4.  Consider part-time and temporary work.

A part-time job can be a good way to keep some money coming in and can also expose you to more opportunities.  They keep your skills more up-to-date and can provide you with the opportunity to learn new skills.  These jobs also provide “cover” for you with employers who are leery of hiring someone who is unemployed.  And, sometimes, part-time or short-term jobs turn in to full-time jobs.

Don’t Give Up

I spoke last week with a job seeker who had been unemployed for 4 years, and finally connected with a great job for him.  He wasted the first year of his job search by not focusing his search and being too isolated.  But, then he connected with a local job search support group, which he attended regularly to stay motivated and connected with his goals.  He also kept volunteering, taking part-time jobs, taking short-term jobs, taking classes, keeping his skills up-to-date, and building his network.  Four years is a long time to go without a “permanent” job, but he made it.

© Copyright, 2013, Susan P. Joyce. All rights reserved.

 For More Information on This Topic:

Dang! Not Hired! Again! What Should You Do?

Not Hired! 10 Reasons You Can Control

Not Hired for a Job You Really Wanted? How to Recover

Build Your Confidence in Less Than 5 Minutes


About the author…

Online job search expert Susan P. Joyce has been  observing the online job search world and teaching online job search skills since 1995. Susan is a two-time layoff “graduate” who has worked in human resources at Harvard University and in a compensation consulting firm. In 2011, NETability purchased WorkCoachCafe.com, which Susan has been editor and publisher of WorkCoach since then.  Susan also edits and publishes Job-Hunt.org.  Follow Susan on Twitter at @jobhuntorg and on .


  1. Thank you for the helpful suggestion especially not to do it alone. That principle is something I’m learning to do in every part of my life. It always goes better when I partner up.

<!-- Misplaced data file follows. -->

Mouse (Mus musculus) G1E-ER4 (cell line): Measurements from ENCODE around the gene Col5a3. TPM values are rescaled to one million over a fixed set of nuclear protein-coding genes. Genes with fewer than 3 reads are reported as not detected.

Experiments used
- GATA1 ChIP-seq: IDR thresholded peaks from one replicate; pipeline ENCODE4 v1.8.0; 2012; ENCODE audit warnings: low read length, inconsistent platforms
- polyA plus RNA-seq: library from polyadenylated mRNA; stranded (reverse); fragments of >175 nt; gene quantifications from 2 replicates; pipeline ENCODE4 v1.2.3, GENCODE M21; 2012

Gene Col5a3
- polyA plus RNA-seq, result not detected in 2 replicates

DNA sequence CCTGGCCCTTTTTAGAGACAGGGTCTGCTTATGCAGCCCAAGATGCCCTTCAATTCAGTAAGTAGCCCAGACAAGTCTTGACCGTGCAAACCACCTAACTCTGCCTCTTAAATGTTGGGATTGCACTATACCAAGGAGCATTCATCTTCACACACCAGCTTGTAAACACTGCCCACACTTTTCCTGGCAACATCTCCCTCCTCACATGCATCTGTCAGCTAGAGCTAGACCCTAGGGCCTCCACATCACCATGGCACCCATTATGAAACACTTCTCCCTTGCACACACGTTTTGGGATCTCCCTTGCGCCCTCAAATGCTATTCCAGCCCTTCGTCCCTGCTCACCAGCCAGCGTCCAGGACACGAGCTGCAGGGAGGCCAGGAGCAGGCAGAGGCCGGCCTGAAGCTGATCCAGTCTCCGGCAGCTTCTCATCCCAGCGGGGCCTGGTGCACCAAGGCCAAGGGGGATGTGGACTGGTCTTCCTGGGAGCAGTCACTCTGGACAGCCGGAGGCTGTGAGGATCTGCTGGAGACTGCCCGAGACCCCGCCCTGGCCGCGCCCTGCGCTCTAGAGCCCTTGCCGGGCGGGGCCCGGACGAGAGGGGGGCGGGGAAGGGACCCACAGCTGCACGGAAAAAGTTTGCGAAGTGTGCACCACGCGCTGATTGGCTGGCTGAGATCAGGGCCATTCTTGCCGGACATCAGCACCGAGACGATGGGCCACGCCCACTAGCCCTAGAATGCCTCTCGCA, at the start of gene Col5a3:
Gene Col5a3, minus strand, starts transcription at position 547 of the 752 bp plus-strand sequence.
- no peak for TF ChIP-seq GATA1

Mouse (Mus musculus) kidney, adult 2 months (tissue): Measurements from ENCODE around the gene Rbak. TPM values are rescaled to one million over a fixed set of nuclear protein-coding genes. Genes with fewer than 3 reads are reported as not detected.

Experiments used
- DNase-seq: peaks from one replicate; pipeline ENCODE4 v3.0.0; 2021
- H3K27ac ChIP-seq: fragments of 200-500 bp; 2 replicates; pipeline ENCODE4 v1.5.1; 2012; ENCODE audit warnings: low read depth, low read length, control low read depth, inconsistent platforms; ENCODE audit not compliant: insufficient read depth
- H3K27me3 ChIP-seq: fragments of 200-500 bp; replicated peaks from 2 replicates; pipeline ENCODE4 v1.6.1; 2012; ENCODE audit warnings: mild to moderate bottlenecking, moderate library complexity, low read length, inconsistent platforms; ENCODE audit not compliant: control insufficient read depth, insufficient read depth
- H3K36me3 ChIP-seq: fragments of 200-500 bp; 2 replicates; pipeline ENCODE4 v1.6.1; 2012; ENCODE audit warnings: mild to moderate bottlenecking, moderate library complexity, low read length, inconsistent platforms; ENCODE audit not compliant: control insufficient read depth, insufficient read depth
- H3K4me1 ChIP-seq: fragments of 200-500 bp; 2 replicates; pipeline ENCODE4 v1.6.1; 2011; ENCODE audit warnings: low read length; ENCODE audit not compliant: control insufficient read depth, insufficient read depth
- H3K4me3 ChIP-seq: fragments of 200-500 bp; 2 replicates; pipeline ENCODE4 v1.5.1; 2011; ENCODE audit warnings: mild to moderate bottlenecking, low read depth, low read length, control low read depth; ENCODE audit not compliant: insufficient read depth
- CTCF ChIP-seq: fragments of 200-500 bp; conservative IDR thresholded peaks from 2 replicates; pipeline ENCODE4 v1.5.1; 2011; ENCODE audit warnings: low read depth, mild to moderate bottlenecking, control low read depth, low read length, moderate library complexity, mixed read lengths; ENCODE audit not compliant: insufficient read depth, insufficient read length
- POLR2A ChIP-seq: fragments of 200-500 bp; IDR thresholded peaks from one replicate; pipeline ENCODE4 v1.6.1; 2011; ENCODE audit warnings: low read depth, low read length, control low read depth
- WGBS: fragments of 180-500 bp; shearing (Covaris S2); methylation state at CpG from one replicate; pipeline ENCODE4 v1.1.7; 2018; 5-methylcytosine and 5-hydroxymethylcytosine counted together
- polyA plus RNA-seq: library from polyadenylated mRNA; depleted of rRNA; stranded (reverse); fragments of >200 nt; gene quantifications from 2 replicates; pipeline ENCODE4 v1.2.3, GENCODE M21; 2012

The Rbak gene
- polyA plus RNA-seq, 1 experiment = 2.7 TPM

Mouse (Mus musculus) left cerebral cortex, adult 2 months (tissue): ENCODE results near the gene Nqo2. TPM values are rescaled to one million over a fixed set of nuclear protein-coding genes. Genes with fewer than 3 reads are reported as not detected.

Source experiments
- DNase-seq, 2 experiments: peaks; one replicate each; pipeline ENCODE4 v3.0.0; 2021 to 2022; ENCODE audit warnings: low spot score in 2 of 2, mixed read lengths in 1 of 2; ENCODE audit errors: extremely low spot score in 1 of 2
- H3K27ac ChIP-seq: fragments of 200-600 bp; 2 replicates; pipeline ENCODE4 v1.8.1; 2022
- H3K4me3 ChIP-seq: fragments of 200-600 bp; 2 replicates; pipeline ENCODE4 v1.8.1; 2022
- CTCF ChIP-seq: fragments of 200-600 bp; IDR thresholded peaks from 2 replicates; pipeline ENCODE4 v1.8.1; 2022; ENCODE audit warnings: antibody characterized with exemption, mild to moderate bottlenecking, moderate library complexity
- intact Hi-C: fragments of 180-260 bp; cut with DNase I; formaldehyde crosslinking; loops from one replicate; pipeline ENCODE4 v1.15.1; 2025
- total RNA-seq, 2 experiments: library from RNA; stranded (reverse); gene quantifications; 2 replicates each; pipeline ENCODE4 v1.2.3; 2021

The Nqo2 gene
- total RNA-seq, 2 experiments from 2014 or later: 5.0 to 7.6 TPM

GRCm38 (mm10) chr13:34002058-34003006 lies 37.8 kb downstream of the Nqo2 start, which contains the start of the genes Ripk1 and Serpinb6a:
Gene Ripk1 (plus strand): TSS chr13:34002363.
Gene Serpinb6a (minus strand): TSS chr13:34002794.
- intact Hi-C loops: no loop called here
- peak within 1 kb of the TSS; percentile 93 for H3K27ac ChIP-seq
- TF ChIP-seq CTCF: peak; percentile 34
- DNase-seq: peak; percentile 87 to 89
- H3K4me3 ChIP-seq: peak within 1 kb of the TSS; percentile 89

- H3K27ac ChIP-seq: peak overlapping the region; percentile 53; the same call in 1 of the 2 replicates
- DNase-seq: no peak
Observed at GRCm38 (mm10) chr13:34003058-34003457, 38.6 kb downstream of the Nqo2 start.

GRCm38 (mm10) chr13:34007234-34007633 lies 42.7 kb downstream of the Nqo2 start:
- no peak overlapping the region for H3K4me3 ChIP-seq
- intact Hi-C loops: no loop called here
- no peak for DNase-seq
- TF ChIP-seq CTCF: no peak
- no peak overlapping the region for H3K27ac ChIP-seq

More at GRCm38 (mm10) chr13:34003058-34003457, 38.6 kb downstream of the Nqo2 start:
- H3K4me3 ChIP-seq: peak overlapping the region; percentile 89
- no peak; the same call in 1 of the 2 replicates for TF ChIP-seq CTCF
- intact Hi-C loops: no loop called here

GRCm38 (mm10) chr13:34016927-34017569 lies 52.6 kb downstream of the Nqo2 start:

2. Thank you for the advice. I just got rejected from a job that I really wanted. It took them over a month to get through the process. I had three very tough interviews and I made follow up thank yous and phone calls. The operations manager finally called me today and said I came in second. Even though he choose me, he was out voted. He told me that I am a great candidate and any company would be lucky to have me. Although it was very kind of him to call me personally and say nice things about me it was very devasting. My heart will take some time to heal but this article helps me realize that I have to keep going and stay motivated. Thank you again.

    • Hi Andrea,

      You’re welcome. Too bad – so close! You got much farther than many others, but I know that’s not much consolation.

      Since you seemed to connect well with the operations manager, consider sending him a thank you note – thanking him for his support and, if true, telling him that you would be interested in other opportunities to work there.

      Good luck with your job search!

  3. Bayliss says:

    I have just received yet another rejection and am heart broken. I would have done anything for this job as it is in the industry I want to work and not many vacancies arise in my local area. I feel the interview went well and I was able to demonstrate experience in every area they questioned. Here is there response to me:

    “Unfortunately you have not been successful in being selected for a second interview in this instance. I felt that this role would not be dynamic enough for you based on your enthusiasm for progression which you’ve experienced in your previous employment. Also, unfortunately the salary required was not within the salary scale for this role.

    I wish you luck in finding a suitable position in the near future and thank you for taking the time to attend the interview.”

    I am at a loss. I spent time reading the articles on here and thought I put things into practice but to be given the impression that you somehow didn’t get it because you were too good makes it harder. If it was salary I would have gladly negotiated.

    Also, if this is what they genuinely felt after the interview, why wait 10 days to send the email, prolonging my agony,